Cross-linking and curingEdit

The strength of polymer chains can be enhanced by cross-linking, which increases the interactions between chains through bonding with another reactant.[11] The high mechanical strength of soil/polymer mixtures after cross-linking can make many polymers more suited for soil stabilization projects.[1] Curing time after polymer addition can also affect the strength of the polymer-soil structures formed.[12] After seven days of curing, the liquid polymer SS299 resulted in soil with two times the compressive strength of untreated soil. Some polymers can also acquire strength much more rapidly during curing than traditional, non-polymeric chemical additives.[5]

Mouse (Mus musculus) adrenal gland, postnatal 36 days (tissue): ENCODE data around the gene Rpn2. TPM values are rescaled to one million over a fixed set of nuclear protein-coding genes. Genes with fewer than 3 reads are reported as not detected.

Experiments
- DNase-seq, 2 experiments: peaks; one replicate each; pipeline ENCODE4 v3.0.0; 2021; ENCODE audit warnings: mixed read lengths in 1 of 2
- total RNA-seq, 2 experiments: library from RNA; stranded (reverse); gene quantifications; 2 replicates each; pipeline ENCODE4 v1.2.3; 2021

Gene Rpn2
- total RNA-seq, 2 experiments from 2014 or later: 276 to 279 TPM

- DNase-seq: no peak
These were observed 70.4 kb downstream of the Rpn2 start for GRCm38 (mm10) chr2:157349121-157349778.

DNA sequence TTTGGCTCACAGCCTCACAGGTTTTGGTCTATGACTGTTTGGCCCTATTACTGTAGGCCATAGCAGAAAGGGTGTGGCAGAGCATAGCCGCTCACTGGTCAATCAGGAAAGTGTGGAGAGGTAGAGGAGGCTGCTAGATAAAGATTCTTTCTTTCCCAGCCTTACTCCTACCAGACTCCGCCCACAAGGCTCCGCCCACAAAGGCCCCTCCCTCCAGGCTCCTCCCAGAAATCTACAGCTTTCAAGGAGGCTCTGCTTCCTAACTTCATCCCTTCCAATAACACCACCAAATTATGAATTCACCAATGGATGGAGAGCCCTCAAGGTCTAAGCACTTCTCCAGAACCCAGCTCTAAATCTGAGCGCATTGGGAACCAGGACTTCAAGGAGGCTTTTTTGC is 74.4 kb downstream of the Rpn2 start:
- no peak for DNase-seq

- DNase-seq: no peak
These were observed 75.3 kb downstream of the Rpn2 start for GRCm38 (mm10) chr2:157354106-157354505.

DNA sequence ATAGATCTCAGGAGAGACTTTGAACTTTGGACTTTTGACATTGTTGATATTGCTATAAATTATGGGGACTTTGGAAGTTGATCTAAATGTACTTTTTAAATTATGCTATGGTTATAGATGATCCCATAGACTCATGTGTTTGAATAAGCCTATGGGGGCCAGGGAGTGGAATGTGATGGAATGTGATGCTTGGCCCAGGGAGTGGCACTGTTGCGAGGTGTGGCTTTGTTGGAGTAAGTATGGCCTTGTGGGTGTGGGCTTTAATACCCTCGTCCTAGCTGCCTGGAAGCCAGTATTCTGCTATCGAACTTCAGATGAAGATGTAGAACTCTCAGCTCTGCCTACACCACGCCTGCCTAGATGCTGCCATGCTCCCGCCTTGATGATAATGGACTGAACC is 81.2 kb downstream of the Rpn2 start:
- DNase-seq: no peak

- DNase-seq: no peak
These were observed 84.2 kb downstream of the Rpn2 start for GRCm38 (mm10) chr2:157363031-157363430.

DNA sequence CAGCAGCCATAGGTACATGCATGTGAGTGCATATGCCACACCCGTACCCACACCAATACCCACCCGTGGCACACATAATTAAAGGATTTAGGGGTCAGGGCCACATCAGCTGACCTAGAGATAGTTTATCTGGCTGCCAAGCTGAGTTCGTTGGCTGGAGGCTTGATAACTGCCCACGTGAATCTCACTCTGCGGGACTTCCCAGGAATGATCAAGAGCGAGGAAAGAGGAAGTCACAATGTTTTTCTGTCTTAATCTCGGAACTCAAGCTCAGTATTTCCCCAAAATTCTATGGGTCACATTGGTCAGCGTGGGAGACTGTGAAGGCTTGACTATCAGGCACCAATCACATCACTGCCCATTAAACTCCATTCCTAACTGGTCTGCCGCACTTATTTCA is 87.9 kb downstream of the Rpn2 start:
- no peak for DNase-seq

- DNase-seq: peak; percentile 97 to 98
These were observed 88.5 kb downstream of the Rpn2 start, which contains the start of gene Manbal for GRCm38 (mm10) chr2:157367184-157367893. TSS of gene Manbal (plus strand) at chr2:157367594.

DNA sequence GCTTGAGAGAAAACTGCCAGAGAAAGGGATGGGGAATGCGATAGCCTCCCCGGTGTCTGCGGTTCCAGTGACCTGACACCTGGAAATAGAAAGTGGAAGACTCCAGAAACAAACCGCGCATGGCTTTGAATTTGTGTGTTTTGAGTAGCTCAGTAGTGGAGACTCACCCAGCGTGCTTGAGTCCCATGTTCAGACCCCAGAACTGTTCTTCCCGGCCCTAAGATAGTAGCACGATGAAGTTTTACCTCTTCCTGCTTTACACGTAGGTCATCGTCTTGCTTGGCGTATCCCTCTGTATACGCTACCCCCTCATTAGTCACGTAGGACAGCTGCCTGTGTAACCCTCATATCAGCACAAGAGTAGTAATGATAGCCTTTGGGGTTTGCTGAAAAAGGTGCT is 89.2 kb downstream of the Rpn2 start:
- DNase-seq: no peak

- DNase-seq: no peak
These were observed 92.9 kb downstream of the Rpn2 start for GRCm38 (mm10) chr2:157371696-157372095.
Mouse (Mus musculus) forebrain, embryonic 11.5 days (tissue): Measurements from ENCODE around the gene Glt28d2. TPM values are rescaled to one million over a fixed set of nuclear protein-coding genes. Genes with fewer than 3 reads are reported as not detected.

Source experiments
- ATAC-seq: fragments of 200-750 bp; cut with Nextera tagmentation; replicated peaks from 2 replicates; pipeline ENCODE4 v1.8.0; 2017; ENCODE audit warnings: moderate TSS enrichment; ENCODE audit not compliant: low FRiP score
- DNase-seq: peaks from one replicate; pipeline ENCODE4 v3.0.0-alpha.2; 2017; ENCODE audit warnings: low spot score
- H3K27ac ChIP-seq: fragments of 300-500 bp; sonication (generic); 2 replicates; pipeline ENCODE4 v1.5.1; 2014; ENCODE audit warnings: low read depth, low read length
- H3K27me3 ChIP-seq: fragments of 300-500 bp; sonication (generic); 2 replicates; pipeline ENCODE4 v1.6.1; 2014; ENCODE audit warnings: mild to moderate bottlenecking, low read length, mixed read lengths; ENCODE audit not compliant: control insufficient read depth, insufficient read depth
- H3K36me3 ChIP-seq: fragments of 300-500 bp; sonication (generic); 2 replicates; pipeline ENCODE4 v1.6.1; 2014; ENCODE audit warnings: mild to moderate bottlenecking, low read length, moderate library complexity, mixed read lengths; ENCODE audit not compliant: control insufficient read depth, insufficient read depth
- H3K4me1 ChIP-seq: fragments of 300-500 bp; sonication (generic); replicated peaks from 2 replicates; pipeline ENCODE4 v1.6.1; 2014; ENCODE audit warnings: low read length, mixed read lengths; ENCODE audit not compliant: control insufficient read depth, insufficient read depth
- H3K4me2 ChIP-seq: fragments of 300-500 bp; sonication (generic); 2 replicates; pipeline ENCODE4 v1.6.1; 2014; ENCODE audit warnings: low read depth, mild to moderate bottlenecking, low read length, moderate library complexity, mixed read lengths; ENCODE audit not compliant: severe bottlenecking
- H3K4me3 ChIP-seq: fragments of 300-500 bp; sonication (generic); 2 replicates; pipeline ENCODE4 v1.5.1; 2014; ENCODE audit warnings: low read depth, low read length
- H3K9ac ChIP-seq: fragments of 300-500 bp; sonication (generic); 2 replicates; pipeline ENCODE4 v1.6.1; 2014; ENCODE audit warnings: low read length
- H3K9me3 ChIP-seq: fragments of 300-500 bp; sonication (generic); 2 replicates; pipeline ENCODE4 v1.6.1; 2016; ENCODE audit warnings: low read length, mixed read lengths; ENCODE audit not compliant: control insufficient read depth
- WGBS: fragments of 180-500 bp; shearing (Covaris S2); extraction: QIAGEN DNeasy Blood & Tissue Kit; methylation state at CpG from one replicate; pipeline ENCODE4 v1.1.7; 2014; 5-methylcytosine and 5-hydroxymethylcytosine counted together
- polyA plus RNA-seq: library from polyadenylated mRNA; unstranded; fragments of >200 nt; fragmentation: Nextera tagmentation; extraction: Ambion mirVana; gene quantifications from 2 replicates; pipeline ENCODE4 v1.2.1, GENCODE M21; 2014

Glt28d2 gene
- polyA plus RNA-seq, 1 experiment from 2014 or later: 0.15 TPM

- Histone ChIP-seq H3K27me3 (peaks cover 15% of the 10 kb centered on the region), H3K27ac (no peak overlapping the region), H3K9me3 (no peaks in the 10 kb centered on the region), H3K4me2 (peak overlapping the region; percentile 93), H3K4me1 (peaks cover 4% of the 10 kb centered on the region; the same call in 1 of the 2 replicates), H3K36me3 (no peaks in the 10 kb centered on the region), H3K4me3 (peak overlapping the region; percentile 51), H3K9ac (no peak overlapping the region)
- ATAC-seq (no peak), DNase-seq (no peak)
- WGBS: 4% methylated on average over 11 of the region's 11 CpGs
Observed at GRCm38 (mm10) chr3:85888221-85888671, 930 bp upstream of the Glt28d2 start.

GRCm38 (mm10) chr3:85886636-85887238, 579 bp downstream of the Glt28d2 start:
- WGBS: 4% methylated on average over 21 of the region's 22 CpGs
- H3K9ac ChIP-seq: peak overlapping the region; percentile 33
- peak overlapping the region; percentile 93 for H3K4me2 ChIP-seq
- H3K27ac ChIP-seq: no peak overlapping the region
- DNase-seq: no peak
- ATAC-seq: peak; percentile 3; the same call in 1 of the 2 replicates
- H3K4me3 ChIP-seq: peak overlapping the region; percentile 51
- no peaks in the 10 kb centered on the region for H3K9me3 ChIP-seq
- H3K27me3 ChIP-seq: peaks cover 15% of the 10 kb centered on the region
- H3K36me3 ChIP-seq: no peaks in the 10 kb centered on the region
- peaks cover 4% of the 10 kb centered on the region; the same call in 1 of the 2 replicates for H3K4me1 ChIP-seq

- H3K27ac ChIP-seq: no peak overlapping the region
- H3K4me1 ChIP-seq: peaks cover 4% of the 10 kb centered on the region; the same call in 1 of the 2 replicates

The structure of polyacrylamide (PAM), a common synthetic polymer flocculating agent used to increase aggregate sizes in clay-rich soils.

Soil characteristics that have been altered by addition of polymers include compressive strength, volume stability, hydraulic durability, and conductivity.[5] Polymers can help prevent soil erosion and increase infiltration of water by strengthening soil aggregates and supporting soil structure. The properties of the soil itself are a dominant control on the ability of polymers to interact with it. A study of the cationic, alkaline polymer SS299 (a commercially produced additive) found that the properties of treated soils depend on the plasticity index of the original soil, which reflects its clay content.[5]